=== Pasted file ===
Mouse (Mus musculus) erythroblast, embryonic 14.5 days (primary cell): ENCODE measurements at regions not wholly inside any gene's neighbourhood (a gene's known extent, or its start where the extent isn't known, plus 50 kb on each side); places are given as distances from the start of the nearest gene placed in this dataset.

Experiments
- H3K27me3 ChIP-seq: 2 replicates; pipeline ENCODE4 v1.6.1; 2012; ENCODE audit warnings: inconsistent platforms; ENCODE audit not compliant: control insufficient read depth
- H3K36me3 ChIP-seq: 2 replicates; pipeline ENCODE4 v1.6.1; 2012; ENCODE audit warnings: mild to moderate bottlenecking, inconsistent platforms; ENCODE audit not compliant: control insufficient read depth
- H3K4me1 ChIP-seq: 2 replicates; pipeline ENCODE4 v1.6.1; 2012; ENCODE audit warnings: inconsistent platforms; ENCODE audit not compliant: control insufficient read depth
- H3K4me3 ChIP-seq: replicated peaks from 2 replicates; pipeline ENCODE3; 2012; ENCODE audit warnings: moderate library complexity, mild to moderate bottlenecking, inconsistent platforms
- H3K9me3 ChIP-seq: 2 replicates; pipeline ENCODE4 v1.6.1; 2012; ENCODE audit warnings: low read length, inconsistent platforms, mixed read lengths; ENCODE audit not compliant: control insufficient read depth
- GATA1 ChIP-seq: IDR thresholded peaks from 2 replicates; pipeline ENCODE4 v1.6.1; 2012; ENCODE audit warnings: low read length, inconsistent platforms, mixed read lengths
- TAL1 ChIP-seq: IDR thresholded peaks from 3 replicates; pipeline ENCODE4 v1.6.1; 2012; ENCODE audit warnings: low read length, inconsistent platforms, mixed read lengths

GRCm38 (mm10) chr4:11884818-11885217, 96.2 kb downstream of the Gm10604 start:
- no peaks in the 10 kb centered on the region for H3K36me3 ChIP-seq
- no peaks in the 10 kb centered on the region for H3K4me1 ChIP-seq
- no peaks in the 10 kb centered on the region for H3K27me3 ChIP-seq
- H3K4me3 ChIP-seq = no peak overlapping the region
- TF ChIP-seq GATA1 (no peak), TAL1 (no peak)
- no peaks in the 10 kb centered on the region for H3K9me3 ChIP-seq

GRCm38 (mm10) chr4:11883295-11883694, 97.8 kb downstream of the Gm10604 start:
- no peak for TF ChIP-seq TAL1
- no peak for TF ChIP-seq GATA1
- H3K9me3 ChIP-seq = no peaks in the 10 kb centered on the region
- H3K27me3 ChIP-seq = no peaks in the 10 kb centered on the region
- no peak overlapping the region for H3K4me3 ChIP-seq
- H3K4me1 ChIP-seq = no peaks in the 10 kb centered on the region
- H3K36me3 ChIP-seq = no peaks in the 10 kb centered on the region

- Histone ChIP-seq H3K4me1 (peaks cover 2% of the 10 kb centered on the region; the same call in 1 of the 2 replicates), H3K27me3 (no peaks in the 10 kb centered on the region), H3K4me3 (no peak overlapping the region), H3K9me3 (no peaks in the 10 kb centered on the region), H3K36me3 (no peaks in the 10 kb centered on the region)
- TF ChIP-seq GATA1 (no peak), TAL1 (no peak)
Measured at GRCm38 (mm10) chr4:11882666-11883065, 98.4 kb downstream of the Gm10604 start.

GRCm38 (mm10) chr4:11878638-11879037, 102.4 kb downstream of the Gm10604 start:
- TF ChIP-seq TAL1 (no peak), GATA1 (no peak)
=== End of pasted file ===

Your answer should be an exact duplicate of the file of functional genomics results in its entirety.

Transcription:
Mouse (Mus musculus) erythroblast, embryonic 14.5 days (primary cell): ENCODE measurements at regions not wholly inside any gene's neighbourhood (a gene's known extent, or its start where the extent isn't known, plus 50 kb on each side); places are given as distances from the start of the nearest gene placed in this dataset.

Experiments
- H3K27me3 ChIP-seq: 2 replicates; pipeline ENCODE4 v1.6.1; 2012; ENCODE audit warnings: inconsistent platforms; ENCODE audit not compliant: control insufficient read depth
- H3K36me3 ChIP-seq: 2 replicates; pipeline ENCODE4 v1.6.1; 2012; ENCODE audit warnings: mild to moderate bottlenecking, inconsistent platforms; ENCODE audit not compliant: control insufficient read depth
- H3K4me1 ChIP-seq: 2 replicates; pipeline ENCODE4 v1.6.1; 2012; ENCODE audit warnings: inconsistent platforms; ENCODE audit not compliant: control insufficient read depth
- H3K4me3 ChIP-seq: replicated peaks from 2 replicates; pipeline ENCODE3; 2012; ENCODE audit warnings: moderate library complexity, mild to moderate bottlenecking, inconsistent platforms
- H3K9me3 ChIP-seq: 2 replicates; pipeline ENCODE4 v1.6.1; 2012; ENCODE audit warnings: low read length, inconsistent platforms, mixed read lengths; ENCODE audit not compliant: control insufficient read depth
- GATA1 ChIP-seq: IDR thresholded peaks from 2 replicates; pipeline ENCODE4 v1.6.1; 2012; ENCODE audit warnings: low read length, inconsistent platforms, mixed read lengths
- TAL1 ChIP-seq: IDR thresholded peaks from 3 replicates; pipeline ENCODE4 v1.6.1; 2012; ENCODE audit warnings: low read length, inconsistent platforms, mixed read lengths

GRCm38 (mm10) chr4:11884818-11885217, 96.2 kb downstream of the Gm10604 start:
- no peaks in the 10 kb centered on the region for H3K36me3 ChIP-seq
- no peaks in the 10 kb centered on the region for H3K4me1 ChIP-seq
- no peaks in the 10 kb centered on the region for H3K27me3 ChIP-seq
- H3K4me3 ChIP-seq = no peak overlapping the region
- TF ChIP-seq GATA1 (no peak), TAL1 (no peak)
- no peaks in the 10 kb centered on the region for H3K9me3 ChIP-seq

GRCm38 (mm10) chr4:11883295-11883694, 97.8 kb downstream of the Gm10604 start:
- no peak for TF ChIP-seq TAL1
- no peak for TF ChIP-seq GATA1
- H3K9me3 ChIP-seq = no peaks in the 10 kb centered on the region
- H3K27me3 ChIP-seq = no peaks in the 10 kb centered on the region
- no peak overlapping the region for H3K4me3 ChIP-seq
- H3K4me1 ChIP-seq = no peaks in the 10 kb centered on the region
- H3K36me3 ChIP-seq = no peaks in the 10 kb centered on the region

- Histone ChIP-seq H3K4me1 (peaks cover 2% of the 10 kb centered on the region; the same call in 1 of the 2 replicates), H3K27me3 (no peaks in the 10 kb centered on the region), H3K4me3 (no peak overlapping the region), H3K9me3 (no peaks in the 10 kb centered on the region), H3K36me3 (no peaks in the 10 kb centered on the region)
- TF ChIP-seq GATA1 (no peak), TAL1 (no peak)
Measured at GRCm38 (mm10) chr4:11882666-11883065, 98.4 kb downstream of the Gm10604 start.

GRCm38 (mm10) chr4:11878638-11879037, 102.4 kb downstream of the Gm10604 start:
- TF ChIP-seq TAL1 (no peak), GATA1 (no peak)